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Because Markets Change: Small Cap and Large Cap

Small- & Large-Cap Stocks
Just as growth and value stocks and international and domestic markets go in and out of favor so do small- and large-capitalization stocks. 

Small-cap companies tend to have greater growth potential than large-cap companies, so they tend to do well when the economy is growing and investors are confident. Small-cap stocks are also generally more volatile than established large-cap companies, and in volatile markets, investors tend to value the stability offered by larger companies like Exxon, Apple or Coca-Cola. Even in 2008’s decline, few investors worried that a company like Coca-Cola would go under. 

Historically there have been many distinct periods when small-caps led and when large-caps led.  The chart, below, shows the last 21 years of small- and large-cap leadership cycles. These cycles have typically lasted many years. Large-caps outperformed small-caps for nearly six years  from 1996 to 2001; small-caps dominated for seven years from 2001 to 2007. 

During periods of sustained market leadership, it’s easy to believe that one area of the market will continue to lead. In the 1990s, for example, it would have been easy to think that large-caps would always be the best place to invest.  But as the chart indicates, markets do eventually change. Small-cap stocks did come back into favor and outperformed large-cap for seven straight years.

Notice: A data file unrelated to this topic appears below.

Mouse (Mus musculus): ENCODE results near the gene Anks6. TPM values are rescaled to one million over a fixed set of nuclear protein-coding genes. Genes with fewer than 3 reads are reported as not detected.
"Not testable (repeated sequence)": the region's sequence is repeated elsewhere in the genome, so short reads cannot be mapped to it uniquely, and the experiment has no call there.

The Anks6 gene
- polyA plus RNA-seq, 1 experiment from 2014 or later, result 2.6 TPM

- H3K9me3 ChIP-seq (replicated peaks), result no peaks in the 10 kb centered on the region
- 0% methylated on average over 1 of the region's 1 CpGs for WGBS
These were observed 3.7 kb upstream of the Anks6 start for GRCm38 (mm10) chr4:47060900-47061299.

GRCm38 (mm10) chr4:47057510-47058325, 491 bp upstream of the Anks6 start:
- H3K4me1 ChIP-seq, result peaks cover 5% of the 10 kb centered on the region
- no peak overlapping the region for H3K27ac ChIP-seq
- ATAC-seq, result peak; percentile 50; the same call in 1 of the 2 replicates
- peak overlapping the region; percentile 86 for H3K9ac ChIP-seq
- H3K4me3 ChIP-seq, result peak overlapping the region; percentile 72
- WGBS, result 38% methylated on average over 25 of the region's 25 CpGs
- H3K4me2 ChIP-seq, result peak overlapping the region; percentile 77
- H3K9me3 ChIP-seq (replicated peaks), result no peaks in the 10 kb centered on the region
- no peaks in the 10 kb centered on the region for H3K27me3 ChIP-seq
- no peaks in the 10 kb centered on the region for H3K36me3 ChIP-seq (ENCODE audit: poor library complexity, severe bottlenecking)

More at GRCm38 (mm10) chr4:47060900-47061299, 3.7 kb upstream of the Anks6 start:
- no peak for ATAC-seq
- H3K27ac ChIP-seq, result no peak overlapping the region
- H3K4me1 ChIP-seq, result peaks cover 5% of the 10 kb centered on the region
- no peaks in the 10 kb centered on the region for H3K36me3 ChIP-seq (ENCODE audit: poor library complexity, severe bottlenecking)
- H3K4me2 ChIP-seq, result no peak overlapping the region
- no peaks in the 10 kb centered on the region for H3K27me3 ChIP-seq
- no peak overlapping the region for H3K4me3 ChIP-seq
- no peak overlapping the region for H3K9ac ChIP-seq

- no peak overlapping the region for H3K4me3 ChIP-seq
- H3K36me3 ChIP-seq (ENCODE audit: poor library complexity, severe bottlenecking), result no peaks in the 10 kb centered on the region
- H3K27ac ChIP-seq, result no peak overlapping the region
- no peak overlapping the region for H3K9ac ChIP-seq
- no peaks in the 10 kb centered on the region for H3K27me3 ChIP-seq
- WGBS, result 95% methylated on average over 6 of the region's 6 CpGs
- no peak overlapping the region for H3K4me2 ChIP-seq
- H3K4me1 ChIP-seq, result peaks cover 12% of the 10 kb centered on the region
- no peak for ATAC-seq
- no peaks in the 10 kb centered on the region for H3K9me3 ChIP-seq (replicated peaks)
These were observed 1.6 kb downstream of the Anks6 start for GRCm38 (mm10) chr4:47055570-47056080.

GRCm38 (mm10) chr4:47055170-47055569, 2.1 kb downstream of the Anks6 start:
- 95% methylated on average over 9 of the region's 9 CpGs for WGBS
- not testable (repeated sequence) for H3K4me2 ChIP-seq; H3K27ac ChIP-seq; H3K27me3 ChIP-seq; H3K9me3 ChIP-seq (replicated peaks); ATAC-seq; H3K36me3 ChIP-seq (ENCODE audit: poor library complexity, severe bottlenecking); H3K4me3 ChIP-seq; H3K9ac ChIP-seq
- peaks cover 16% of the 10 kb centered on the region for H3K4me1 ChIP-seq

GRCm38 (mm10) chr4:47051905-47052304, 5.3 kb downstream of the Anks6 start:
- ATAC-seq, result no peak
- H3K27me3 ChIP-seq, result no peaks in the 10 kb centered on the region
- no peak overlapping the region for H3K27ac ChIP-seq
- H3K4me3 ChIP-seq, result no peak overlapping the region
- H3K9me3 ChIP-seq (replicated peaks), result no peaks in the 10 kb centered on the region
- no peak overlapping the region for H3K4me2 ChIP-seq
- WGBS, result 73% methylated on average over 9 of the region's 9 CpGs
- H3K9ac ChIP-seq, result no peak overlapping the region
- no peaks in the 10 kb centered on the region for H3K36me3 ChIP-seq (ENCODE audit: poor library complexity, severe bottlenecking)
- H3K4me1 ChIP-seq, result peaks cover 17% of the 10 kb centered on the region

Because markets change, some investors hold both small-caps and large-caps so their portfolios will participate when large-caps are in favor and also when small-caps are in favor. But the trouble with this approach is clear in the chart: it’s hard to continue holding small-caps during years when they are badly lagging behind large-caps, and it’s hard to continue holding large-caps during the years when small-caps are leaping ahead.  

We believe a better approach is to adapt to market changes. In the FundX Upgrader Funds, we increase our allocation to large-caps in periods of large-cap leadership, and we allocate more to small-caps when small-caps stocks are in favor. 

 

Understanding Capitalization - Large- and small-cap refers to a company’s market capitalization, the dollar value of the company’s shares. Small- and large-cap stocks are just two capitalization categories. There are also mega-caps, mid-caps and micro-caps. 


Small-cap stocks - The average market cap of the stocks in the small-cap Russell 2000 index is $1.4 billion. The top three holdings aren’t well-known to most investors: Ocwen Financial, Axiall Corporation, Pharmacyclics

Large-cap stocks - The average market cap of the stocks in the large-cap Russell 1000 index is $93 billion. The top three holdings are well-known to most investors: Apple, Exxon, General Electric.

The holdings of the FundX Upgrader Funds are linked below:

Fund holdings and sector allocations are subject to change and are not a recommedation to buy or sell any security.

The Russell 2000 Index measures the performance of the 2,000 smallest companies in the Russell 3000 Index.The Russell 1000 Index measures the performance of the approximately 1000 of the largest companies in the Russell 3000 index. You cannot invest directly in an index.

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